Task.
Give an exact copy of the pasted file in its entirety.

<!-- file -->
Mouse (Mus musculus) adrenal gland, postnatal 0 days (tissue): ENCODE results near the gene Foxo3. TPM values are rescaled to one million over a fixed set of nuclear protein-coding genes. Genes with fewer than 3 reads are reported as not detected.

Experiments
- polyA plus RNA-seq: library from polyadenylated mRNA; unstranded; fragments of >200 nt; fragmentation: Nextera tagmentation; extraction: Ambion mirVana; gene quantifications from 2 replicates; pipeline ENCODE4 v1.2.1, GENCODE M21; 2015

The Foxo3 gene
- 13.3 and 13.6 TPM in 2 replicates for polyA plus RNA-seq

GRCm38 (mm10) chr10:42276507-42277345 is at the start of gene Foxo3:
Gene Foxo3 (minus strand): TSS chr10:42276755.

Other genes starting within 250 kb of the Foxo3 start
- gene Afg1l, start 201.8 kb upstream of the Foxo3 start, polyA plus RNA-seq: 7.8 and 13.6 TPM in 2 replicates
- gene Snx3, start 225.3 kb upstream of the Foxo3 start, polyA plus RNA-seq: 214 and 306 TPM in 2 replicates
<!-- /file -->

Mouse (Mus musculus) adrenal gland, postnatal 0 days (tissue): ENCODE results near the gene Foxo3. TPM values are rescaled to one million over a fixed set of nuclear protein-coding genes. Genes with fewer than 3 reads are reported as not detected.

Experiments
- polyA plus RNA-seq: library from polyadenylated mRNA; unstranded; fragments of >200 nt; fragmentation: Nextera tagmentation; extraction: Ambion mirVana; gene quantifications from 2 replicates; pipeline ENCODE4 v1.2.1, GENCODE M21; 2015

The Foxo3 gene
- 13.3 and 13.6 TPM in 2 replicates for polyA plus RNA-seq

GRCm38 (mm10) chr10:42276507-42277345 is at the start of gene Foxo3:
Gene Foxo3 (minus strand): TSS chr10:42276755.

Other genes starting within 250 kb of the Foxo3 start
- gene Afg1l, start 201.8 kb upstream of the Foxo3 start, polyA plus RNA-seq: 7.8 and 13.6 TPM in 2 replicates
- gene Snx3, start 225.3 kb upstream of the Foxo3 start, polyA plus RNA-seq: 214 and 306 TPM in 2 replicates